Over a month has gone and BREXIT effects are still unfolding. Many defend that the essential feeling is uncertainty and the real effects caused by the fact that the United Kingdom did vote to leave Europe, will only be felt a time goes by. In the meantime, lots of literature and commentators write about BREXIT on a daily basis.
Professor John Iannis Mourmouras, Deputy Governor of the Bank of Greece, at the third OMFIF Main Meeting in North America, St. Louis, 14 July 2016, delivered an interesting speech entitiled “A post-Brexit assessment of risks to debt sustainability in the euro area”.In a historical low interest rate environment, this speech explores the main risks to the euro area, such as debt-to-GDP ratio, financing concerns and risks to debt sustainability, following the EU leaving referendum.
The speech is quoted below and a link to the PDF file is included below.
Views expressed in this speech are personal views and do not necessarily reflect those of the institutions I am affiliated with.
This is an abridged version.
The 2008 global financial crisis has led to a rapid accumulation of government debt in most countries of the euro area. Indeed, the euro area government gross debt-to-GDP ratio is estimated to have risen by 28 percentage points from its pre-crisis level in 2007 to stand at 93% in 2015. However, financing concerns are currently mitigated by low sovereign funding costs for almost all sovereign rating categories and solid demand for government bonds against the backdrop of the Eurosystem’s ongoing asset purchase programme (QE). Total debt service of euro area governments for the next 12 months is around 16% of GDP (around €1.6 trillion), a figure which comprises 13.9% of principal and 2.1% of interest expenditure. It is true, however, that despite the fact that debt servicing is much easier today given that lower nominal interest rates worldwide are reflected in reduced coupon payments, risks to debt sustainability are on the downside, as reminded in the latest (pre-Brexit) ECB Financial Stability Review (May 2016). Our objective here is to examine if and how, after the Brexit vote, these risks are indeed heightened. I identify below three such downside risks to debt sustainability in the short- to medium-term, in the aftermath of the British referendum.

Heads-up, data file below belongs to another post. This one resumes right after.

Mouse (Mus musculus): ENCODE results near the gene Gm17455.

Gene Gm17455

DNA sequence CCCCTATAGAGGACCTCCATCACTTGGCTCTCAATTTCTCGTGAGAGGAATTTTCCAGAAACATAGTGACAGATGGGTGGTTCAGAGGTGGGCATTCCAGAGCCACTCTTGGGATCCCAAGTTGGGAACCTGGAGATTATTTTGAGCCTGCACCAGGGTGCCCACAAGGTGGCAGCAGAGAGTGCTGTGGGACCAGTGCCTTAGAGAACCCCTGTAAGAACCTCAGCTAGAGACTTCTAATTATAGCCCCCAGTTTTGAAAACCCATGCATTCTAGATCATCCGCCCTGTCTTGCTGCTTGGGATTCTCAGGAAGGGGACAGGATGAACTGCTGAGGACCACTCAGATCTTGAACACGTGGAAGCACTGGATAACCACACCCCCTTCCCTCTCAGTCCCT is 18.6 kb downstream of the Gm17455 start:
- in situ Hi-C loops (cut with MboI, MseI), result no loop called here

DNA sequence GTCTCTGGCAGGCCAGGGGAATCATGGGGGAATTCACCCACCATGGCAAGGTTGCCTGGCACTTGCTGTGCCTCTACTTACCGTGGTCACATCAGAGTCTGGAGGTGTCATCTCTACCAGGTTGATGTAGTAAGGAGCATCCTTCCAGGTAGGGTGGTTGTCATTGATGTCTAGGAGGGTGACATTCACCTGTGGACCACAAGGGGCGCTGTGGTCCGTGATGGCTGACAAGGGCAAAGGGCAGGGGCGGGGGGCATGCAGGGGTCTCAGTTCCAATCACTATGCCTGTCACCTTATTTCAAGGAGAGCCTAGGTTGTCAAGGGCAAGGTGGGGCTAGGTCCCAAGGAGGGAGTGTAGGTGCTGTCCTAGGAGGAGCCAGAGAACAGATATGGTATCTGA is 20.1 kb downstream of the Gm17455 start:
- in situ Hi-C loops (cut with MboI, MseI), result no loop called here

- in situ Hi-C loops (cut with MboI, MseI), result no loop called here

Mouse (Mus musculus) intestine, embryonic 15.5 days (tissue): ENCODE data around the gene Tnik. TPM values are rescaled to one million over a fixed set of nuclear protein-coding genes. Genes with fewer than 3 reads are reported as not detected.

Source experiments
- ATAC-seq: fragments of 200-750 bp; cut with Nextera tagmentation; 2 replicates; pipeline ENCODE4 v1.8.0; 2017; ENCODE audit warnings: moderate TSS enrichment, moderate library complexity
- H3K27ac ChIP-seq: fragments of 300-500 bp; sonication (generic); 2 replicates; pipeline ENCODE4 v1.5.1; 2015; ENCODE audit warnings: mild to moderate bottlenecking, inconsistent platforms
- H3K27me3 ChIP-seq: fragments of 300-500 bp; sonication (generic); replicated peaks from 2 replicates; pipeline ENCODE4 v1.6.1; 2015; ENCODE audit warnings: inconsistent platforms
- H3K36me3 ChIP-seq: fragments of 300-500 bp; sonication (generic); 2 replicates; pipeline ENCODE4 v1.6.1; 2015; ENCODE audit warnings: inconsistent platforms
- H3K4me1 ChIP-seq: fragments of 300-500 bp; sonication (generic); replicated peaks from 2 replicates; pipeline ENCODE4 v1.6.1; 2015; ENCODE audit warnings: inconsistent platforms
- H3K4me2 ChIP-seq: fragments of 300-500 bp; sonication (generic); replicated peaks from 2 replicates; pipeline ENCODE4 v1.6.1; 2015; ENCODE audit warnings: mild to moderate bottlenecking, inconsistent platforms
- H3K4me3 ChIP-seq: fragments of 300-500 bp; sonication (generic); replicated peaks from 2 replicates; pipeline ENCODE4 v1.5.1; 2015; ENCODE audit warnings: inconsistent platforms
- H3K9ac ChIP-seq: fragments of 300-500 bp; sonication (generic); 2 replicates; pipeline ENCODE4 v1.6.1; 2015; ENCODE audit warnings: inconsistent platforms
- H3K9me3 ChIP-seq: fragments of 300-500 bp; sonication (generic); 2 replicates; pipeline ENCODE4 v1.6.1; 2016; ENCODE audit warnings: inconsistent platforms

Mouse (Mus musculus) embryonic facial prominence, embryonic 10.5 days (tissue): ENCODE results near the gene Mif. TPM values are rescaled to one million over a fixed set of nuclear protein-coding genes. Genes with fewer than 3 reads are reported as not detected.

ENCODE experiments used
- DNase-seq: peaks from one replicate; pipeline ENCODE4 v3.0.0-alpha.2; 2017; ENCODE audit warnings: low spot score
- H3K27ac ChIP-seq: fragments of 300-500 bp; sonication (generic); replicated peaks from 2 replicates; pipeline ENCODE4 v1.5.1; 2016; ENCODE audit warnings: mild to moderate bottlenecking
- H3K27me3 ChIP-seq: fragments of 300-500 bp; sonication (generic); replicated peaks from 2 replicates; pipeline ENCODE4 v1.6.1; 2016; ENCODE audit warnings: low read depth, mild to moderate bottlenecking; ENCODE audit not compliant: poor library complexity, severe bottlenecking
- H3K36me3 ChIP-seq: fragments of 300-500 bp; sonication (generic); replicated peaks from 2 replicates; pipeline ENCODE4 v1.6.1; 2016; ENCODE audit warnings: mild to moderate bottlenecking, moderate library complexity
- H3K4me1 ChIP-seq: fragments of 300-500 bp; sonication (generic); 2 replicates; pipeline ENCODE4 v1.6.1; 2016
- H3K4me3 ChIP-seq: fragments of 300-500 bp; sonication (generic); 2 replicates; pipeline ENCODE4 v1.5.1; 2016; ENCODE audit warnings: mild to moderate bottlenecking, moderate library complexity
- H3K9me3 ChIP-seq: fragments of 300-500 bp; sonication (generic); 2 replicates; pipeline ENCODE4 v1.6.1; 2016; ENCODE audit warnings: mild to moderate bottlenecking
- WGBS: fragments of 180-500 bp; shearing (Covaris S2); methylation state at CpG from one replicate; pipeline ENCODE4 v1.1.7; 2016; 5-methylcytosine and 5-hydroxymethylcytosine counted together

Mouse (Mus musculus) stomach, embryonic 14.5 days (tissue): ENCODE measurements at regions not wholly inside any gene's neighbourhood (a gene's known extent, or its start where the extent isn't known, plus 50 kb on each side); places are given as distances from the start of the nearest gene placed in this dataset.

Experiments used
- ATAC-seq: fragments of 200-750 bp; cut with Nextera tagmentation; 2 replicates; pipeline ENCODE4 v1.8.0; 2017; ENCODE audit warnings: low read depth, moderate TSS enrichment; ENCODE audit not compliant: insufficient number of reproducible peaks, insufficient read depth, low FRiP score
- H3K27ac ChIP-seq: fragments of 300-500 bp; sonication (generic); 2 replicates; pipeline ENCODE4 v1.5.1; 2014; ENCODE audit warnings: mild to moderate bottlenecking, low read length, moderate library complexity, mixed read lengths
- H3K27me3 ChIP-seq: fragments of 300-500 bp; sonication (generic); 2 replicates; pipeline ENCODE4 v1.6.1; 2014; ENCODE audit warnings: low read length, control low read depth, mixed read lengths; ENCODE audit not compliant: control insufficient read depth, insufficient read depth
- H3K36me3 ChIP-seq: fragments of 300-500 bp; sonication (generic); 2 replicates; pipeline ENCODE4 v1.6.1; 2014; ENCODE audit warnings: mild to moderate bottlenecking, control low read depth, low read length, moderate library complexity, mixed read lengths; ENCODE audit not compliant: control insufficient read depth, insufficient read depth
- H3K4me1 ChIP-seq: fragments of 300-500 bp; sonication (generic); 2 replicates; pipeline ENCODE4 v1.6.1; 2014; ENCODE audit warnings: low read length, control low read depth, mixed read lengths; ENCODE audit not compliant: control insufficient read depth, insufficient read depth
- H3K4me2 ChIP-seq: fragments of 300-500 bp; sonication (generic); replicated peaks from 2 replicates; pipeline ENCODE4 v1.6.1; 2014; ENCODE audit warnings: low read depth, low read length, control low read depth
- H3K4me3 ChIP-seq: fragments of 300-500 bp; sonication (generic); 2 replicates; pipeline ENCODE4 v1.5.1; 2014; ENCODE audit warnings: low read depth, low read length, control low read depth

1. A low interest rate environment, the new global norm, due to persistently low inflation, increases the disincentive to fiscal consolidation and structural reforms. For instance, negative nominal yields, if applied too long, may act as an anaesthetic to euro area governments. The fiscal space gained from lower debt service costs may slow enactment of necessary fiscal and structural reforms. Brexit could well amplify the above downside risk. The initial market reaction to the Brexit vote was a typical risk-off mode – lower curves, wider spreads, flatter curves. The UK 10-year gilt yield fell under 1% for the first time in records, while German Bunds yields fell to all-time lows over the period, currently trading in negative territory out to a maturity of 15 years with the 10-year German Bund trades around -0.10%. In addition to the flight to safety, the first reaction by major central banks, in an attempt to calm financial markets, has been rather dovish and more accommodative monetary policies are expected in the near future. So, the Bank of England is widely predicted to cut by a quarter point its base interest rate in the August MPC meeting – while a new round of QE is also likely. The ECB may also ease further and its QE programme may be extended beyond March 2017. In Japan, there is even talk of ‘helicopter money’, while in the US, as a result of the Brexit shock a July hike is not on the table, and the market implied probability of a Fed rate hike in 2016 has declined from about 50% on the eve of the UK vote to roughly 10% today. As a result, the 4 major central banks’ divergent monetary paths, which have been the dominant theme in the financial markets since the start of the year, seem to be off the table for now. Indeed, at present, there is a shift from “monetary policy divergence” to “financial markets divergence” through stock-bond markets. It is worth reminding a relevant comment made by ECB President Mario Draghi in a recent speech: “[low interest rates]- are not the problem. They are the symptom of an underlying problem, which is insufficient investment demand, across the world, to absorb all the savings available in the economy” (see also right below).